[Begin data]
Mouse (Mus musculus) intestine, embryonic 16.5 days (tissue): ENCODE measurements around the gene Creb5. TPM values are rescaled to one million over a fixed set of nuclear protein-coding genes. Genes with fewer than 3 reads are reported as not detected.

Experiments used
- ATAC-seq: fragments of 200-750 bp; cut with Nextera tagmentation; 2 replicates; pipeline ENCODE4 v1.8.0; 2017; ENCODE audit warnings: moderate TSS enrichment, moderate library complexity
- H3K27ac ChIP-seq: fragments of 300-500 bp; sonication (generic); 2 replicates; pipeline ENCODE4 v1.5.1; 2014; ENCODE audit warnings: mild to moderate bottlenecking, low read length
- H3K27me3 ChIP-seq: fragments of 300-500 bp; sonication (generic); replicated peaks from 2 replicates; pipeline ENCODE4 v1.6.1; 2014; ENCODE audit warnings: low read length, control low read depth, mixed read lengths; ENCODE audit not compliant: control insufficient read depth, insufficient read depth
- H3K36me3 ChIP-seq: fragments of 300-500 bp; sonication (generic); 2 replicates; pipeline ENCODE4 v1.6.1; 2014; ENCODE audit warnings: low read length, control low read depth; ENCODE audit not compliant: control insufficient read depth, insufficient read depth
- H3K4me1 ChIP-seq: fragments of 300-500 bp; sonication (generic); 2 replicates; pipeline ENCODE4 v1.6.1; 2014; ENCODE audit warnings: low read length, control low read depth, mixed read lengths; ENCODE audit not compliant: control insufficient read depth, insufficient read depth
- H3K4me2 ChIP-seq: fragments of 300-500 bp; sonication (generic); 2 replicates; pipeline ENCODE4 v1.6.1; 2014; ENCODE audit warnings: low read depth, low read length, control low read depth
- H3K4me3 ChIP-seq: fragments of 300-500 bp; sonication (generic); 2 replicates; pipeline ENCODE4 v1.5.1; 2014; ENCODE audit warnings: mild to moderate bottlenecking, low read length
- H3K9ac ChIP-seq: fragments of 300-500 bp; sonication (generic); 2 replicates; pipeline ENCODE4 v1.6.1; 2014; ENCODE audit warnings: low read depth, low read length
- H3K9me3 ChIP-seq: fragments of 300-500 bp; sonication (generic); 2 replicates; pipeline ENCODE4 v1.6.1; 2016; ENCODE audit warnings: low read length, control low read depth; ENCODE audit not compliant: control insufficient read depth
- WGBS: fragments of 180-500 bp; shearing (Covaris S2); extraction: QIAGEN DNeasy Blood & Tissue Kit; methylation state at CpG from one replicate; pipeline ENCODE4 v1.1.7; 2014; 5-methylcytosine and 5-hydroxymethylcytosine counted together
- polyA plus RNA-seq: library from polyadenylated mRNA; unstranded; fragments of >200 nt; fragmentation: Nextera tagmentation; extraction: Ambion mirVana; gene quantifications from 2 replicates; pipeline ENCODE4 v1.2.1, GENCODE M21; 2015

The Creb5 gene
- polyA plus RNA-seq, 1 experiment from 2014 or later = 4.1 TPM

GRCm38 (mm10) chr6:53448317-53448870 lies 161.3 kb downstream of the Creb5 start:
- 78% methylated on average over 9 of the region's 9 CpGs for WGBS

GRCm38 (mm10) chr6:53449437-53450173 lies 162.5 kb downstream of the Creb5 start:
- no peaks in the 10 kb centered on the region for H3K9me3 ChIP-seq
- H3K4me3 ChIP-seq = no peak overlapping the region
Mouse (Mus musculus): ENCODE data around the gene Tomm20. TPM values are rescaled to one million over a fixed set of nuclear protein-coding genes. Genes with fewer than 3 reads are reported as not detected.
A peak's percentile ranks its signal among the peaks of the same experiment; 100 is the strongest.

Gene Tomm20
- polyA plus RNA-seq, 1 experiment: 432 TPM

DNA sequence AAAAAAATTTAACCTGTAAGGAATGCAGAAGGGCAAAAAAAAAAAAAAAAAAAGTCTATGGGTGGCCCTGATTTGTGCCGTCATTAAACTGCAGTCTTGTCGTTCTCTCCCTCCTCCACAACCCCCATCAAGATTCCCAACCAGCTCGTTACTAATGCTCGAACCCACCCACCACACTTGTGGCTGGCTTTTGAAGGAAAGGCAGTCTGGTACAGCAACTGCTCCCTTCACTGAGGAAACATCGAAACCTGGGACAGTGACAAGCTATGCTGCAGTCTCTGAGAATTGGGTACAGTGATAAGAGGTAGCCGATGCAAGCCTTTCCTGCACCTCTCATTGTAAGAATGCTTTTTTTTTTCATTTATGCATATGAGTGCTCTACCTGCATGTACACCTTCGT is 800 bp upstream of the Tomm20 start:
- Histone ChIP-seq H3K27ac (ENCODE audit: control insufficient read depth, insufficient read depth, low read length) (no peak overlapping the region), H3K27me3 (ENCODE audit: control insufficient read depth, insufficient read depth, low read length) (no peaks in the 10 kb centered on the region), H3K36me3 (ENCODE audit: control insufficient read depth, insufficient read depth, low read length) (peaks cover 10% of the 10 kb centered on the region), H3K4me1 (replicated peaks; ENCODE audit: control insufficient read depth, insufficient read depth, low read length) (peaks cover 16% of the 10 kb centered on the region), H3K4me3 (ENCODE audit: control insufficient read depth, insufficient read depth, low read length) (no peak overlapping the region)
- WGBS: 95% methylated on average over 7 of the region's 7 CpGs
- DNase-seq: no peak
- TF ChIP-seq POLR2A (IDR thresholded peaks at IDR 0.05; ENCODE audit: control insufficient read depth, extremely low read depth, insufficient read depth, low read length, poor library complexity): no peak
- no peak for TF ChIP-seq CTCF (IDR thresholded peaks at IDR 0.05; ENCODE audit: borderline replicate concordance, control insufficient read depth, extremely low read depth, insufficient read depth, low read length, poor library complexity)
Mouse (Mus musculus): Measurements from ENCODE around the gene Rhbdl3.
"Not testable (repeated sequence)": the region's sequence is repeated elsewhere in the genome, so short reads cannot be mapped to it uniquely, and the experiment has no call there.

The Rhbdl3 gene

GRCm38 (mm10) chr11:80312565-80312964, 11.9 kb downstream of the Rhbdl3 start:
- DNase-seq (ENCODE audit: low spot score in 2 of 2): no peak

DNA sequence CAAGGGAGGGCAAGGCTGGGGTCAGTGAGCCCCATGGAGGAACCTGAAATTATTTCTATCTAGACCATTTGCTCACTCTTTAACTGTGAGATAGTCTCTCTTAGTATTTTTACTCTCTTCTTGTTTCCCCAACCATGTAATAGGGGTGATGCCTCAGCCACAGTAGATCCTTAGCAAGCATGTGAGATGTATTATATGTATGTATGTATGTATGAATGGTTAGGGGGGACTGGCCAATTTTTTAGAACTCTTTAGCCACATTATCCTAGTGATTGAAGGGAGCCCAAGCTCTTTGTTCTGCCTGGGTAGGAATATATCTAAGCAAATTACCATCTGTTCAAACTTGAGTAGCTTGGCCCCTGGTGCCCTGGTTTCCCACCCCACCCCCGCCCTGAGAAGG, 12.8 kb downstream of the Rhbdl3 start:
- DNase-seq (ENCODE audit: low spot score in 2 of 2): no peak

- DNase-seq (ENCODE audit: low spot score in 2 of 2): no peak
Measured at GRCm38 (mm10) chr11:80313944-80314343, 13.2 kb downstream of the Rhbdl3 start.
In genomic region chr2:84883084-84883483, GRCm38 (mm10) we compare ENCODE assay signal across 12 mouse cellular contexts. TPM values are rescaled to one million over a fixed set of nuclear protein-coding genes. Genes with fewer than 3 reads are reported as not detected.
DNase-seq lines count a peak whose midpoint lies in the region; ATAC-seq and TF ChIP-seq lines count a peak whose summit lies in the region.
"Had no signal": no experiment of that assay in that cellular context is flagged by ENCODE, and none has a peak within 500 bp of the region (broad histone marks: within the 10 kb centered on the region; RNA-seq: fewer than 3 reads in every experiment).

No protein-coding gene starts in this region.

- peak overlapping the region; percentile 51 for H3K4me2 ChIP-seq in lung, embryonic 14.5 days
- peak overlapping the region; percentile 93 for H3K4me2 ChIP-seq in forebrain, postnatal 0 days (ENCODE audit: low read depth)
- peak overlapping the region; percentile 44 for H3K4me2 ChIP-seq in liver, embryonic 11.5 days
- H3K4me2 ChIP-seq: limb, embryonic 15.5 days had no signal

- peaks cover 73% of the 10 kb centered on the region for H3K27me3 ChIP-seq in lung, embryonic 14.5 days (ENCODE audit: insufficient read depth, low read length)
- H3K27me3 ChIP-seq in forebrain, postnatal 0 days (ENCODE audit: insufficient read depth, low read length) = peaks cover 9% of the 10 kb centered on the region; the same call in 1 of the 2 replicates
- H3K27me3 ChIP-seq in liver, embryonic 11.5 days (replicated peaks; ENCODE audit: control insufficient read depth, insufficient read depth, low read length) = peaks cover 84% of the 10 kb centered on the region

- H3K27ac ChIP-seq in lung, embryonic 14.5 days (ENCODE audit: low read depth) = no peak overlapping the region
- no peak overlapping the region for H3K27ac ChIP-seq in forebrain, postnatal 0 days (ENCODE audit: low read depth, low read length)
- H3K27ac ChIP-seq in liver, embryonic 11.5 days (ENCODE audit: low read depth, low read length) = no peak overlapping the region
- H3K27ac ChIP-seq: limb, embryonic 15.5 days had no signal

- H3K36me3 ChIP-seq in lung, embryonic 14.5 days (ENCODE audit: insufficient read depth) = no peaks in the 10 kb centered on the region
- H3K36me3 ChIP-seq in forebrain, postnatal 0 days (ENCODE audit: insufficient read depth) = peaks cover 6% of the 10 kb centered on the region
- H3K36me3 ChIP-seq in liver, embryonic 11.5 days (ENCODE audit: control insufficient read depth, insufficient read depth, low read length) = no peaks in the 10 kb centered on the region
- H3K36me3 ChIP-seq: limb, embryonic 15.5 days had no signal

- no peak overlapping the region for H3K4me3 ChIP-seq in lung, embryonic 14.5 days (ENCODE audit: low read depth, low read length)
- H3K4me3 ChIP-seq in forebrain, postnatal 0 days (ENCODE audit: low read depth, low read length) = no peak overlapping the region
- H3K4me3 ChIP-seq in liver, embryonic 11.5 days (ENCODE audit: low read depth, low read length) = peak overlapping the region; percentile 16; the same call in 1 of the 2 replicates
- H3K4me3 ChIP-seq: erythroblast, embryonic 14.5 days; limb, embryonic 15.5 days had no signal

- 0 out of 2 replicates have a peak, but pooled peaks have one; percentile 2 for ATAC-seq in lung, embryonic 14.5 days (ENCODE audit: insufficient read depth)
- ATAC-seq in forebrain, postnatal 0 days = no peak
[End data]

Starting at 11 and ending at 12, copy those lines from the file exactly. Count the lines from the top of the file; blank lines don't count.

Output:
- H3K9me3 ChIP-seq: fragments of 300-500 bp; sonication (generic); 2 replicates; pipeline ENCODE4 v1.6.1; 2016; ENCODE audit warnings: low read length, control low read depth; ENCODE audit not compliant: control insufficient read depth
- WGBS: fragments of 180-500 bp; shearing (Covaris S2); extraction: QIAGEN DNeasy Blood & Tissue Kit; methylation state at CpG from one replicate; pipeline ENCODE4 v1.1.7; 2014; 5-methylcytosine and 5-hydroxymethylcytosine counted together